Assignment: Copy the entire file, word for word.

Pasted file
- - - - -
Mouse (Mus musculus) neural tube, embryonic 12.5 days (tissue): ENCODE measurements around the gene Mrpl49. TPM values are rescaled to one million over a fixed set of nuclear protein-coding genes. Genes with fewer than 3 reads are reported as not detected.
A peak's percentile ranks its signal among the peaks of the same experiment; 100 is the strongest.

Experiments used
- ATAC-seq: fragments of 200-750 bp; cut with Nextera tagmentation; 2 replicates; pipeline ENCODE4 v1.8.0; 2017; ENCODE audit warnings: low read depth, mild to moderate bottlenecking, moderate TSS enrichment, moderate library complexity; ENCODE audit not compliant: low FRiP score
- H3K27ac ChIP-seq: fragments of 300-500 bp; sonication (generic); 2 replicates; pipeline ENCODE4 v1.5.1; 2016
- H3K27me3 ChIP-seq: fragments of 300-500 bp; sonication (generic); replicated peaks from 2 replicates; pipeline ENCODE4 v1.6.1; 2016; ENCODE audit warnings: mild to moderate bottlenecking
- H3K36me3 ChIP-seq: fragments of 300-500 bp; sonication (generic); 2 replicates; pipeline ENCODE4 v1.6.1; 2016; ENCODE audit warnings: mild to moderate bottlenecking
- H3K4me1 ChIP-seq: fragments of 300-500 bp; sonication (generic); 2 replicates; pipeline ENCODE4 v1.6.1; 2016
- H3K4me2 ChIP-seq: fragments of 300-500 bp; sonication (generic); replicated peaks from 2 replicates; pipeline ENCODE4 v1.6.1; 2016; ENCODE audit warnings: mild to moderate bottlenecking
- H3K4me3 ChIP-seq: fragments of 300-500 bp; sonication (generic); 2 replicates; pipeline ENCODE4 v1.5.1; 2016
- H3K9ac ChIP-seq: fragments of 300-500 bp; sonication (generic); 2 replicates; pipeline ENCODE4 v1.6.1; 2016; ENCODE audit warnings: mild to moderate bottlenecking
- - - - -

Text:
Mouse (Mus musculus) neural tube, embryonic 12.5 days (tissue): ENCODE measurements around the gene Mrpl49. TPM values are rescaled to one million over a fixed set of nuclear protein-coding genes. Genes with fewer than 3 reads are reported as not detected.
A peak's percentile ranks its signal among the peaks of the same experiment; 100 is the strongest.

Experiments used
- ATAC-seq: fragments of 200-750 bp; cut with Nextera tagmentation; 2 replicates; pipeline ENCODE4 v1.8.0; 2017; ENCODE audit warnings: low read depth, mild to moderate bottlenecking, moderate TSS enrichment, moderate library complexity; ENCODE audit not compliant: low FRiP score
- H3K27ac ChIP-seq: fragments of 300-500 bp; sonication (generic); 2 replicates; pipeline ENCODE4 v1.5.1; 2016
- H3K27me3 ChIP-seq: fragments of 300-500 bp; sonication (generic); replicated peaks from 2 replicates; pipeline ENCODE4 v1.6.1; 2016; ENCODE audit warnings: mild to moderate bottlenecking
- H3K36me3 ChIP-seq: fragments of 300-500 bp; sonication (generic); 2 replicates; pipeline ENCODE4 v1.6.1; 2016; ENCODE audit warnings: mild to moderate bottlenecking
- H3K4me1 ChIP-seq: fragments of 300-500 bp; sonication (generic); 2 replicates; pipeline ENCODE4 v1.6.1; 2016
- H3K4me2 ChIP-seq: fragments of 300-500 bp; sonication (generic); replicated peaks from 2 replicates; pipeline ENCODE4 v1.6.1; 2016; ENCODE audit warnings: mild to moderate bottlenecking
- H3K4me3 ChIP-seq: fragments of 300-500 bp; sonication (generic); 2 replicates; pipeline ENCODE4 v1.5.1; 2016
- H3K9ac ChIP-seq: fragments of 300-500 bp; sonication (generic); 2 replicates; pipeline ENCODE4 v1.6.1; 2016; ENCODE audit warnings: mild to moderate bottlenecking